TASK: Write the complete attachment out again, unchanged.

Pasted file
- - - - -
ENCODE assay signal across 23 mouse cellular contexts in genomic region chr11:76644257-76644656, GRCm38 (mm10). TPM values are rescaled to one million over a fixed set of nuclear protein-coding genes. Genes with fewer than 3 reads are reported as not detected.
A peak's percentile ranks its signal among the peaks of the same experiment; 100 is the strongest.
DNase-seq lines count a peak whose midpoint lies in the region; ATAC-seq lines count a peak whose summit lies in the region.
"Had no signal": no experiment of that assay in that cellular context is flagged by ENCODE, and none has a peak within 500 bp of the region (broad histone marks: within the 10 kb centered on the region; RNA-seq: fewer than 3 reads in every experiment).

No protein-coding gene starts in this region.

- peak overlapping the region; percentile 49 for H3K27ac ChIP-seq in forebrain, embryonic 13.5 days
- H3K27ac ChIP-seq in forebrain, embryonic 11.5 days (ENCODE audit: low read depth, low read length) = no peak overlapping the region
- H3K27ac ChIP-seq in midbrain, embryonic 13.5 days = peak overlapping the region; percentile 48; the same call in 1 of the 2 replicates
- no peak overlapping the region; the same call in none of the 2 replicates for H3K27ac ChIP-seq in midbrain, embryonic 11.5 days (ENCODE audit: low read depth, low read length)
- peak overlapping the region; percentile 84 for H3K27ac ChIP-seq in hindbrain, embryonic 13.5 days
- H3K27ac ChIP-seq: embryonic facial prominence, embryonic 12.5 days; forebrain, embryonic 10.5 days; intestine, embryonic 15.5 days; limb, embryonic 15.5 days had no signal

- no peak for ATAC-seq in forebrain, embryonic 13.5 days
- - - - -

ENCODE assay signal across 23 mouse cellular contexts in genomic region chr11:76644257-76644656, GRCm38 (mm10). TPM values are rescaled to one million over a fixed set of nuclear protein-coding genes. Genes with fewer than 3 reads are reported as not detected.
A peak's percentile ranks its signal among the peaks of the same experiment; 100 is the strongest.
DNase-seq lines count a peak whose midpoint lies in the region; ATAC-seq lines count a peak whose summit lies in the region.
"Had no signal": no experiment of that assay in that cellular context is flagged by ENCODE, and none has a peak within 500 bp of the region (broad histone marks: within the 10 kb centered on the region; RNA-seq: fewer than 3 reads in every experiment).

No protein-coding gene starts in this region.

- peak overlapping the region; percentile 49 for H3K27ac ChIP-seq in forebrain, embryonic 13.5 days
- H3K27ac ChIP-seq in forebrain, embryonic 11.5 days (ENCODE audit: low read depth, low read length) = no peak overlapping the region
- H3K27ac ChIP-seq in midbrain, embryonic 13.5 days = peak overlapping the region; percentile 48; the same call in 1 of the 2 replicates
- no peak overlapping the region; the same call in none of the 2 replicates for H3K27ac ChIP-seq in midbrain, embryonic 11.5 days (ENCODE audit: low read depth, low read length)
- peak overlapping the region; percentile 84 for H3K27ac ChIP-seq in hindbrain, embryonic 13.5 days
- H3K27ac ChIP-seq: embryonic facial prominence, embryonic 12.5 days; forebrain, embryonic 10.5 days; intestine, embryonic 15.5 days; limb, embryonic 15.5 days had no signal

- no peak for ATAC-seq in forebrain, embryonic 13.5 days